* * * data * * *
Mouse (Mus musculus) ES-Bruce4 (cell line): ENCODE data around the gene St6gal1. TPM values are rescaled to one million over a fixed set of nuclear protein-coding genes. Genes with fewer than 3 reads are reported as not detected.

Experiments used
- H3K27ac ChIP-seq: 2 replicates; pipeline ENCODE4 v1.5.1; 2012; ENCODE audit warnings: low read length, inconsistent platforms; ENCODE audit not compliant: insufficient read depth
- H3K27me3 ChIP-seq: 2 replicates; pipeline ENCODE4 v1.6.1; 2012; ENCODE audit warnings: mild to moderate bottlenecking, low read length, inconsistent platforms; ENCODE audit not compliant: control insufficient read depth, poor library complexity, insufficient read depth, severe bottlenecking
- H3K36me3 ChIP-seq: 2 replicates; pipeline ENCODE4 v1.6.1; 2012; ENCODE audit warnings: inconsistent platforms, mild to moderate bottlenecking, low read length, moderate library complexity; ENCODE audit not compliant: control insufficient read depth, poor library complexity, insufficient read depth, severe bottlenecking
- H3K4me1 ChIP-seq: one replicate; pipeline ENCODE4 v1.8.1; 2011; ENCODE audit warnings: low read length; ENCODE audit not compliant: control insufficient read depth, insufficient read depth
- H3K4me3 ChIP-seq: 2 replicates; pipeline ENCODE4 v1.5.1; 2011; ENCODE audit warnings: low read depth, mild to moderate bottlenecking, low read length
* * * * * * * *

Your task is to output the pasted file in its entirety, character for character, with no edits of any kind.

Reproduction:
Mouse (Mus musculus) ES-Bruce4 (cell line): ENCODE data around the gene St6gal1. TPM values are rescaled to one million over a fixed set of nuclear protein-coding genes. Genes with fewer than 3 reads are reported as not detected.

Experiments used
- H3K27ac ChIP-seq: 2 replicates; pipeline ENCODE4 v1.5.1; 2012; ENCODE audit warnings: low read length, inconsistent platforms; ENCODE audit not compliant: insufficient read depth
- H3K27me3 ChIP-seq: 2 replicates; pipeline ENCODE4 v1.6.1; 2012; ENCODE audit warnings: mild to moderate bottlenecking, low read length, inconsistent platforms; ENCODE audit not compliant: control insufficient read depth, poor library complexity, insufficient read depth, severe bottlenecking
- H3K36me3 ChIP-seq: 2 replicates; pipeline ENCODE4 v1.6.1; 2012; ENCODE audit warnings: inconsistent platforms, mild to moderate bottlenecking, low read length, moderate library complexity; ENCODE audit not compliant: control insufficient read depth, poor library complexity, insufficient read depth, severe bottlenecking
- H3K4me1 ChIP-seq: one replicate; pipeline ENCODE4 v1.8.1; 2011; ENCODE audit warnings: low read length; ENCODE audit not compliant: control insufficient read depth, insufficient read depth
- H3K4me3 ChIP-seq: 2 replicates; pipeline ENCODE4 v1.5.1; 2011; ENCODE audit warnings: low read depth, mild to moderate bottlenecking, low read length